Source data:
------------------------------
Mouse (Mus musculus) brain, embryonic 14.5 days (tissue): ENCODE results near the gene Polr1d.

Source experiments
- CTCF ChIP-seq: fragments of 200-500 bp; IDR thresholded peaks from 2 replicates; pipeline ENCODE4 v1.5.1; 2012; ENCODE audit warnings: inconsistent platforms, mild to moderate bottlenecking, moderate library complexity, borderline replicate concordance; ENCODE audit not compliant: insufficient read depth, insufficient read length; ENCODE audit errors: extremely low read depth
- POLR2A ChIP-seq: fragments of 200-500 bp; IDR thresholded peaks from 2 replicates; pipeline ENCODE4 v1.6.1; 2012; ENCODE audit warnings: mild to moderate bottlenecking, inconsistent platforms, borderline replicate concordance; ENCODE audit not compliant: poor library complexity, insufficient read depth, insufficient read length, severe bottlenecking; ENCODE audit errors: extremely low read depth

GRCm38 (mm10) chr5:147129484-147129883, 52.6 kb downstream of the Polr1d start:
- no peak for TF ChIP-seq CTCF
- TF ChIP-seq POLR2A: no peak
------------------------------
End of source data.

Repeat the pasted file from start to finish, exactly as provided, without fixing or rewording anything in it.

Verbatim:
Mouse (Mus musculus) brain, embryonic 14.5 days (tissue): ENCODE results near the gene Polr1d.

Source experiments
- CTCF ChIP-seq: fragments of 200-500 bp; IDR thresholded peaks from 2 replicates; pipeline ENCODE4 v1.5.1; 2012; ENCODE audit warnings: inconsistent platforms, mild to moderate bottlenecking, moderate library complexity, borderline replicate concordance; ENCODE audit not compliant: insufficient read depth, insufficient read length; ENCODE audit errors: extremely low read depth
- POLR2A ChIP-seq: fragments of 200-500 bp; IDR thresholded peaks from 2 replicates; pipeline ENCODE4 v1.6.1; 2012; ENCODE audit warnings: mild to moderate bottlenecking, inconsistent platforms, borderline replicate concordance; ENCODE audit not compliant: poor library complexity, insufficient read depth, insufficient read length, severe bottlenecking; ENCODE audit errors: extremely low read depth

GRCm38 (mm10) chr5:147129484-147129883, 52.6 kb downstream of the Polr1d start:
- no peak for TF ChIP-seq CTCF
- TF ChIP-seq POLR2A: no peak